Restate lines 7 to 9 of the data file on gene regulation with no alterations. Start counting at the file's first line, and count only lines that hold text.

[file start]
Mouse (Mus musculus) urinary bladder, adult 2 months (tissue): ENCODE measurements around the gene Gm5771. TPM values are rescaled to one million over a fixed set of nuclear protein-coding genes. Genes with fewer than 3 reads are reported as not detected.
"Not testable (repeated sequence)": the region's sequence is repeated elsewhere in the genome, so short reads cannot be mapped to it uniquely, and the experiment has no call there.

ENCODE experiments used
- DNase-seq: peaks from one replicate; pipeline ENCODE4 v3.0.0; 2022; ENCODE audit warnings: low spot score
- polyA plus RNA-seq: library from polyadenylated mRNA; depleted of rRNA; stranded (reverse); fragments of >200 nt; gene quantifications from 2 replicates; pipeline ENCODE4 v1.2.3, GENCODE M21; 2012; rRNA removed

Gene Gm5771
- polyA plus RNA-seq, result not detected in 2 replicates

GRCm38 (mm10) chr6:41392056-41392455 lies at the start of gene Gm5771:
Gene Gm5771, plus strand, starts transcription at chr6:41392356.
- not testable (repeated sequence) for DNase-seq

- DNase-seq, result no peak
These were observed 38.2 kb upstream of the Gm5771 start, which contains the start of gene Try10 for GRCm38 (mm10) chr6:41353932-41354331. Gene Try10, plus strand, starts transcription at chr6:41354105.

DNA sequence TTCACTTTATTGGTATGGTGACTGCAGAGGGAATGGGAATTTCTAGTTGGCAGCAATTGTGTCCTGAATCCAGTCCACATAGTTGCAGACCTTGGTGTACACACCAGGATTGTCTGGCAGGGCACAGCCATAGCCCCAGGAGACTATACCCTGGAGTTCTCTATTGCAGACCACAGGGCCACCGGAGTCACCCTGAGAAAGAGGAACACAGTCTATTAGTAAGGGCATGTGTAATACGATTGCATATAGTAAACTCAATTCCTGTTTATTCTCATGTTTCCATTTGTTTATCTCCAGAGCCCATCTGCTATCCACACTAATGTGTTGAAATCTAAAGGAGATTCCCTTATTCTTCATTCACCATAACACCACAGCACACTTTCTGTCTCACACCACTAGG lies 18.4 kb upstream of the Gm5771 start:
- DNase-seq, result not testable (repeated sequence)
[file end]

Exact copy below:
- polyA plus RNA-seq, result not detected in 2 replicates

GRCm38 (mm10) chr6:41392056-41392455 lies at the start of gene Gm5771:
Gene Gm5771, plus strand, starts transcription at chr6:41392356.